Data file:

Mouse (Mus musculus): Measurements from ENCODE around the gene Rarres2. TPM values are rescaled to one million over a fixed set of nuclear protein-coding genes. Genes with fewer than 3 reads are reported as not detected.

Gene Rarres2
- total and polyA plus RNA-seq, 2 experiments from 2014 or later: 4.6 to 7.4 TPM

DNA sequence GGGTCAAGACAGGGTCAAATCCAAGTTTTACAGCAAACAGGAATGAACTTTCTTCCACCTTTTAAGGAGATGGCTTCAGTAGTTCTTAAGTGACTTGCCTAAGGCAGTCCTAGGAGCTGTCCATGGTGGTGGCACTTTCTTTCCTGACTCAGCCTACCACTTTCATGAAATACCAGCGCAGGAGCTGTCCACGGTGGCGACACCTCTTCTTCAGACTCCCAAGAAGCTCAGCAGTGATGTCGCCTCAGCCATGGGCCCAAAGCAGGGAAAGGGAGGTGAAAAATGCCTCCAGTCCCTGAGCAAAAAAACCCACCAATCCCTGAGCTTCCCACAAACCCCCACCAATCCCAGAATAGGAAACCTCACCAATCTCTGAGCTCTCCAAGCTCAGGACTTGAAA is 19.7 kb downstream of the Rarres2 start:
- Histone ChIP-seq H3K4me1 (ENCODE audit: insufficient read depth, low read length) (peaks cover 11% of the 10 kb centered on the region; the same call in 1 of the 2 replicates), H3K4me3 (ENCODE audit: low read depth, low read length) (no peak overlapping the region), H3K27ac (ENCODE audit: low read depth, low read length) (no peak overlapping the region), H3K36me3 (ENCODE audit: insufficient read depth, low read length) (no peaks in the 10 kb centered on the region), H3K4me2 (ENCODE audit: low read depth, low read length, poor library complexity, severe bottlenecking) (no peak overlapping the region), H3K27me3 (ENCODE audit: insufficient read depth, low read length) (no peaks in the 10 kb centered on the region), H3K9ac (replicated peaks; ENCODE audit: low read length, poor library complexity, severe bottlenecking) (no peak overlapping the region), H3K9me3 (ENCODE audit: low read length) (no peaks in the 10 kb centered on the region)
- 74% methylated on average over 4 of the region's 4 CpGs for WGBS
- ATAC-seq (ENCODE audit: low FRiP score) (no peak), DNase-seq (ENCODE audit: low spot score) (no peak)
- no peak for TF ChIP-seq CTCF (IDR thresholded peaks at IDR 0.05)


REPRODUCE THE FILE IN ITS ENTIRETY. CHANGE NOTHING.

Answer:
Mouse (Mus musculus): Measurements from ENCODE around the gene Rarres2. TPM values are rescaled to one million over a fixed set of nuclear protein-coding genes. Genes with fewer than 3 reads are reported as not detected.

Gene Rarres2
- total and polyA plus RNA-seq, 2 experiments from 2014 or later: 4.6 to 7.4 TPM

DNA sequence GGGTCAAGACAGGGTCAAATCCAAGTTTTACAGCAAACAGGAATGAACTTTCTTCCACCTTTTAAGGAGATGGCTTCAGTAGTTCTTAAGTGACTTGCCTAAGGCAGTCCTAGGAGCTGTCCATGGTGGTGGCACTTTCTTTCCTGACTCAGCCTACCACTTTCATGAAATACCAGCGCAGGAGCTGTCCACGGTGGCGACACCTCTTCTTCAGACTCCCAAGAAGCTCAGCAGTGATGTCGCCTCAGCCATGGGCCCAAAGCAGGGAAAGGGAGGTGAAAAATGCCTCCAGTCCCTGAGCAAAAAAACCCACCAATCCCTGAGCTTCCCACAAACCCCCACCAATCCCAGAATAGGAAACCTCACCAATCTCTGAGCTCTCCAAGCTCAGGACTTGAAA is 19.7 kb downstream of the Rarres2 start:
- Histone ChIP-seq H3K4me1 (ENCODE audit: insufficient read depth, low read length) (peaks cover 11% of the 10 kb centered on the region; the same call in 1 of the 2 replicates), H3K4me3 (ENCODE audit: low read depth, low read length) (no peak overlapping the region), H3K27ac (ENCODE audit: low read depth, low read length) (no peak overlapping the region), H3K36me3 (ENCODE audit: insufficient read depth, low read length) (no peaks in the 10 kb centered on the region), H3K4me2 (ENCODE audit: low read depth, low read length, poor library complexity, severe bottlenecking) (no peak overlapping the region), H3K27me3 (ENCODE audit: insufficient read depth, low read length) (no peaks in the 10 kb centered on the region), H3K9ac (replicated peaks; ENCODE audit: low read length, poor library complexity, severe bottlenecking) (no peak overlapping the region), H3K9me3 (ENCODE audit: low read length) (no peaks in the 10 kb centered on the region)
- 74% methylated on average over 4 of the region's 4 CpGs for WGBS
- ATAC-seq (ENCODE audit: low FRiP score) (no peak), DNase-seq (ENCODE audit: low spot score) (no peak)
- no peak for TF ChIP-seq CTCF (IDR thresholded peaks at IDR 0.05)